Scallop-bacteria symbiosis from the deep sea reveals strong genomic coupling in the absence of cellular integration

Yi-Tao LIN, Jack Chi-Ho IP, Xing HE, Zhao-Ming GAO, Maeva PEREZ, Ting XU, Jin SUN, Pei-Yuan QIAN, Jian-Wen QIU*

*Corresponding author for this work

Research output: Journal PublicationsJournal Article (refereed)peer-review

Abstract

Previous studies have revealed tight metabolic complementarity between bivalves and their endosymbiotic chemosynthetic bacteria, but little is known about their interactions with ectosymbionts. Our analysis of the ectosymbiosis between a deep-sea scallop (Catillopecten margaritatus) and a gammaproteobacterium showed that bivalves could be highly interdependent with their ectosymbionts as well. Our microscopic observation revealed abundant sulfur-oxidizing bacteria (SOB) on the surfaces of the gill epithelial cells. Microbial 16S rRNA gene amplicon sequencing of the gill tissue showed the dominance of the SOB. An analysis of the SOB genome showed that it is substantially smaller than its free-living relatives and has lost cellular components required for free-living. Genomic and transcriptomic analyses showed that this ectosymbiont relies on rhodanese-like proteins and SOX multienzyme complex for energy generation and mainly on the CBB cycle for carbon assimilation. The symbiont encodes an incomplete TCA cycle that could also assimilate inorganic carbon via a phosphoenolpyruvate carboxylase. Observation of the scallop’s digestive gland and its nitrogen metabolism pathways indicates it does not fully rely on the ectosymbiont for nutrition. Analysis of the host’s gene expression provided evidence that it could offer intermediates for the ectosymbiont to complete its TCA cycle and some amino acid synthesis pathways using exosomes, and its phagosomes, endosomes, and lysosomes might be involved in harvesting nutrients from the symbionts. Overall, our study prompts us to rethink the intimacy between the hosts and ectosymbionts in Bivalvia and the evolution of chemosymbiosis in general.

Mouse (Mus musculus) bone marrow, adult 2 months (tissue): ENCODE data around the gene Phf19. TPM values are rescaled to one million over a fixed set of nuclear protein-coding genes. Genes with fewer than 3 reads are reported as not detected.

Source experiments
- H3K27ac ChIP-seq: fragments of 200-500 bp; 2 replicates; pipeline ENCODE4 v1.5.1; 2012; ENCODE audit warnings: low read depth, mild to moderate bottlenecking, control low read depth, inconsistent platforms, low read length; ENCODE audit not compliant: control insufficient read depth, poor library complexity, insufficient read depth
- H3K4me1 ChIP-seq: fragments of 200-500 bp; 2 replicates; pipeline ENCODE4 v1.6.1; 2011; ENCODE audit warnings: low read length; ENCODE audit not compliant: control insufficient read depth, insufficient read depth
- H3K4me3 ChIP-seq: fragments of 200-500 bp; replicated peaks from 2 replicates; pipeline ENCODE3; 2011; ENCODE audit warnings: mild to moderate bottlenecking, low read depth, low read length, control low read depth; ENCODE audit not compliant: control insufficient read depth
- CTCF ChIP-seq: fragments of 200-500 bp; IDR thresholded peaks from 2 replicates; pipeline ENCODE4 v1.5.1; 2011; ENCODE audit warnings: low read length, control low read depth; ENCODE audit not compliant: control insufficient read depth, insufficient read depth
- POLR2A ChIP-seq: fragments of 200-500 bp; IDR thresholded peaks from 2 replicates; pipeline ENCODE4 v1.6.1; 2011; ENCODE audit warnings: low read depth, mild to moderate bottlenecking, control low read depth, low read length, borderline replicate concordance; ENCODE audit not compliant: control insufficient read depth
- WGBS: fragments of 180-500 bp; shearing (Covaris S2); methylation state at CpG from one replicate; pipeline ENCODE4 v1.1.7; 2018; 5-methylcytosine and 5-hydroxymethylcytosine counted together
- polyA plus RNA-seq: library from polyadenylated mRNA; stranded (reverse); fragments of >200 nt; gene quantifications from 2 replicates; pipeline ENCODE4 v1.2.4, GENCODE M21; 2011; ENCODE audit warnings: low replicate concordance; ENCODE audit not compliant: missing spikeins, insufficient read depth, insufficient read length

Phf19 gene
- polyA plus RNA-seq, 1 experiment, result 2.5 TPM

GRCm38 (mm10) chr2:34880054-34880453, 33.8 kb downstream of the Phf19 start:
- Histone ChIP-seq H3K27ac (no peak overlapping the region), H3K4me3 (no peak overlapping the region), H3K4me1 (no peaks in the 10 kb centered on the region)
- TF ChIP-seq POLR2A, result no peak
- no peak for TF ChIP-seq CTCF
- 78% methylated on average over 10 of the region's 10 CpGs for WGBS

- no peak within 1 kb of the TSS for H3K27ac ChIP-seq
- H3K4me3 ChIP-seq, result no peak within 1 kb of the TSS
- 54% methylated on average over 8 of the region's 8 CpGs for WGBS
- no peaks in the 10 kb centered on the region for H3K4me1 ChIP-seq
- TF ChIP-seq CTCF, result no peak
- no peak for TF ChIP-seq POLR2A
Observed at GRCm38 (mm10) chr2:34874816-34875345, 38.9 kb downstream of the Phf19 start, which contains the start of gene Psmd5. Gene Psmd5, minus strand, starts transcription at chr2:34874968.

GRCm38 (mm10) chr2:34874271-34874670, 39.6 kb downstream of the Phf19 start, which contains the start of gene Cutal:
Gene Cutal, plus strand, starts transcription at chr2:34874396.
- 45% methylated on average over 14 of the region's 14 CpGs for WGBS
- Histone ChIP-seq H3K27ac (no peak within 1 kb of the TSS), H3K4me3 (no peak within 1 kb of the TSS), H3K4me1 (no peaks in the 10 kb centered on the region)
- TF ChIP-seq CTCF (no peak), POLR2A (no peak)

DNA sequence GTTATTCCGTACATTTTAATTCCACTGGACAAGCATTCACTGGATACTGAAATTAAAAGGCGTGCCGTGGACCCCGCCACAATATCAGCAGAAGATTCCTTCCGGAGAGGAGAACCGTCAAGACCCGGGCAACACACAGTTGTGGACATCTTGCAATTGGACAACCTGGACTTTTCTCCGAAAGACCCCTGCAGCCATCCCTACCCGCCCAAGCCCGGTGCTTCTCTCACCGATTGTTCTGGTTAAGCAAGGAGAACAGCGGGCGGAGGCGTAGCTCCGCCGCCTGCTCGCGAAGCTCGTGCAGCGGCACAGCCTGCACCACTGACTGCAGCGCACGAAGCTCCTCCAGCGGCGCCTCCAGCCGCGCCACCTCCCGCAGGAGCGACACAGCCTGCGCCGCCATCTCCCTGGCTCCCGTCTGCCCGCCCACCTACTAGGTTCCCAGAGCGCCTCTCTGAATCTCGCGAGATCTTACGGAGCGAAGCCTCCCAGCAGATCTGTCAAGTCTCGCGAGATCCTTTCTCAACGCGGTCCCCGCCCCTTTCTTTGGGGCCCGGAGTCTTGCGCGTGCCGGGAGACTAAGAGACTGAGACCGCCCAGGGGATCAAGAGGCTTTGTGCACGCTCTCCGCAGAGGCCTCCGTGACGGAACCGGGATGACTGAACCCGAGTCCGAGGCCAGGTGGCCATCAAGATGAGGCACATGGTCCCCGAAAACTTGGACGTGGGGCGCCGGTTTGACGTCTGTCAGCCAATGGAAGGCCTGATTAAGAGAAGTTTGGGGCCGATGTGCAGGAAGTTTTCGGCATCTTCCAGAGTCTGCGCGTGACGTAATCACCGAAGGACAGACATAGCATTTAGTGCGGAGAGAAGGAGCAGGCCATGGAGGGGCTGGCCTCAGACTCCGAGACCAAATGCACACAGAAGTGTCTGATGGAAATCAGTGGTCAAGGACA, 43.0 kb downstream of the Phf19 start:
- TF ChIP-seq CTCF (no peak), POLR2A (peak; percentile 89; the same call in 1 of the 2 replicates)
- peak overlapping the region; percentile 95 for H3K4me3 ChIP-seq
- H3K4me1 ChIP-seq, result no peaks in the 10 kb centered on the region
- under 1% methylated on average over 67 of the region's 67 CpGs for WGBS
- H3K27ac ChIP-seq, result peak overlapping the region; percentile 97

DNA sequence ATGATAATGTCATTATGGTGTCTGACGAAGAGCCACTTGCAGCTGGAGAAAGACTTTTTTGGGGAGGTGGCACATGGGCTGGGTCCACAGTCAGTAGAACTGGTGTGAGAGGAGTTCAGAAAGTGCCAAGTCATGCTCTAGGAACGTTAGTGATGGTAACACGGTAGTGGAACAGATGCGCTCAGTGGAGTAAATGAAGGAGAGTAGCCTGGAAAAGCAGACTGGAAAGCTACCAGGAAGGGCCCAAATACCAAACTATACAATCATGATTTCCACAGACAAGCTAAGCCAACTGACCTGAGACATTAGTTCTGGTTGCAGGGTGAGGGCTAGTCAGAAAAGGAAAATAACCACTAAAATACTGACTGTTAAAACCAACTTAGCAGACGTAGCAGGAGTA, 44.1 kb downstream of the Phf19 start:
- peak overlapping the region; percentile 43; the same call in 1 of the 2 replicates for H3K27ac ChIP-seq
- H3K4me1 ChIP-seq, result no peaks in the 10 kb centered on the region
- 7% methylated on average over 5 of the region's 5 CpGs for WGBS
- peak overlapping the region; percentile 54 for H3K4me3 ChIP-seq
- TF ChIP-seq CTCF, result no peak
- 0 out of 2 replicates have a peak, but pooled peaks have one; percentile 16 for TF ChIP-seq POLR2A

Original languageEnglish
Article numberwrae048
JournalISME Journal
Volume18
Issue number1
DOIs
Publication statusE-pub ahead of print - 26 Mar 2024

Bibliographical note

© The Author(s) [2024]. Published by Oxford University Press on behalf of the International Society for Microbial Ecology.

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